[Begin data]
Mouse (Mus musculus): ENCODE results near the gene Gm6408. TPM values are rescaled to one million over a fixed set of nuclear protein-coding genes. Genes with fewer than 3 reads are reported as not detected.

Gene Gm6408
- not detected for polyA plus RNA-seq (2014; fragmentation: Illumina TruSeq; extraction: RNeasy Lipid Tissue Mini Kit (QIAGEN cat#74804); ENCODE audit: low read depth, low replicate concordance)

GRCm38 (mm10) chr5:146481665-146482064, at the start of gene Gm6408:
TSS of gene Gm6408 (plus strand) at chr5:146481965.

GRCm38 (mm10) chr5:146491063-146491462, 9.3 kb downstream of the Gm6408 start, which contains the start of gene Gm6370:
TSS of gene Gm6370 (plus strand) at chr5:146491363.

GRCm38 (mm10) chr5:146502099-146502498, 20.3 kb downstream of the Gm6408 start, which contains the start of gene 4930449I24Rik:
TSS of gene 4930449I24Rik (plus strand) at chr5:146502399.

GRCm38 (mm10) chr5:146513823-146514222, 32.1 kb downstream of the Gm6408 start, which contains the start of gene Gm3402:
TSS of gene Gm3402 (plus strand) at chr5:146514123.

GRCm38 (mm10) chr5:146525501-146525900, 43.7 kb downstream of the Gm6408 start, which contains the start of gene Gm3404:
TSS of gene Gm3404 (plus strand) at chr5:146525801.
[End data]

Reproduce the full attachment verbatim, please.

Mouse (Mus musculus): ENCODE results near the gene Gm6408. TPM values are rescaled to one million over a fixed set of nuclear protein-coding genes. Genes with fewer than 3 reads are reported as not detected.

Gene Gm6408
- not detected for polyA plus RNA-seq (2014; fragmentation: Illumina TruSeq; extraction: RNeasy Lipid Tissue Mini Kit (QIAGEN cat#74804); ENCODE audit: low read depth, low replicate concordance)

GRCm38 (mm10) chr5:146481665-146482064, at the start of gene Gm6408:
TSS of gene Gm6408 (plus strand) at chr5:146481965.

GRCm38 (mm10) chr5:146491063-146491462, 9.3 kb downstream of the Gm6408 start, which contains the start of gene Gm6370:
TSS of gene Gm6370 (plus strand) at chr5:146491363.

GRCm38 (mm10) chr5:146502099-146502498, 20.3 kb downstream of the Gm6408 start, which contains the start of gene 4930449I24Rik:
TSS of gene 4930449I24Rik (plus strand) at chr5:146502399.

GRCm38 (mm10) chr5:146513823-146514222, 32.1 kb downstream of the Gm6408 start, which contains the start of gene Gm3402:
TSS of gene Gm3402 (plus strand) at chr5:146514123.

GRCm38 (mm10) chr5:146525501-146525900, 43.7 kb downstream of the Gm6408 start, which contains the start of gene Gm3404:
TSS of gene Gm3404 (plus strand) at chr5:146525801.